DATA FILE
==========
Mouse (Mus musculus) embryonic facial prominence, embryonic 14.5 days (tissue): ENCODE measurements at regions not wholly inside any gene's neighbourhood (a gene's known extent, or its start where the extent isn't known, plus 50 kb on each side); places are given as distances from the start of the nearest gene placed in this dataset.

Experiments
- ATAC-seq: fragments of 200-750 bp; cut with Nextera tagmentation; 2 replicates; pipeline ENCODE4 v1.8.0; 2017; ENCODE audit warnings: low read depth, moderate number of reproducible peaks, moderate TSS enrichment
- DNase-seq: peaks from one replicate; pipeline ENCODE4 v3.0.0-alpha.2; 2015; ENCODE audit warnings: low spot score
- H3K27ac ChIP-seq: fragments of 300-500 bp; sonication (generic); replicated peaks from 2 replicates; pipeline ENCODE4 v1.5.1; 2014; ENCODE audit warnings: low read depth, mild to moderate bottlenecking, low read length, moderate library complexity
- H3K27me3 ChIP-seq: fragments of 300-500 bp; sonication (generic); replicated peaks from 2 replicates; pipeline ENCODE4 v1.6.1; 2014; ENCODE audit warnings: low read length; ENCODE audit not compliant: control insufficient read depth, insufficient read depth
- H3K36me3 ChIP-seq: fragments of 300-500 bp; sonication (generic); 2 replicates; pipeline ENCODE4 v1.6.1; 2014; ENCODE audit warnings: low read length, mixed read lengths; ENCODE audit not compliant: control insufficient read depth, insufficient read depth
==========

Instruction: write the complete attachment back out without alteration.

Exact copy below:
Mouse (Mus musculus) embryonic facial prominence, embryonic 14.5 days (tissue): ENCODE measurements at regions not wholly inside any gene's neighbourhood (a gene's known extent, or its start where the extent isn't known, plus 50 kb on each side); places are given as distances from the start of the nearest gene placed in this dataset.

Experiments
- ATAC-seq: fragments of 200-750 bp; cut with Nextera tagmentation; 2 replicates; pipeline ENCODE4 v1.8.0; 2017; ENCODE audit warnings: low read depth, moderate number of reproducible peaks, moderate TSS enrichment
- DNase-seq: peaks from one replicate; pipeline ENCODE4 v3.0.0-alpha.2; 2015; ENCODE audit warnings: low spot score
- H3K27ac ChIP-seq: fragments of 300-500 bp; sonication (generic); replicated peaks from 2 replicates; pipeline ENCODE4 v1.5.1; 2014; ENCODE audit warnings: low read depth, mild to moderate bottlenecking, low read length, moderate library complexity
- H3K27me3 ChIP-seq: fragments of 300-500 bp; sonication (generic); replicated peaks from 2 replicates; pipeline ENCODE4 v1.6.1; 2014; ENCODE audit warnings: low read length; ENCODE audit not compliant: control insufficient read depth, insufficient read depth
- H3K36me3 ChIP-seq: fragments of 300-500 bp; sonication (generic); 2 replicates; pipeline ENCODE4 v1.6.1; 2014; ENCODE audit warnings: low read length, mixed read lengths; ENCODE audit not compliant: control insufficient read depth, insufficient read depth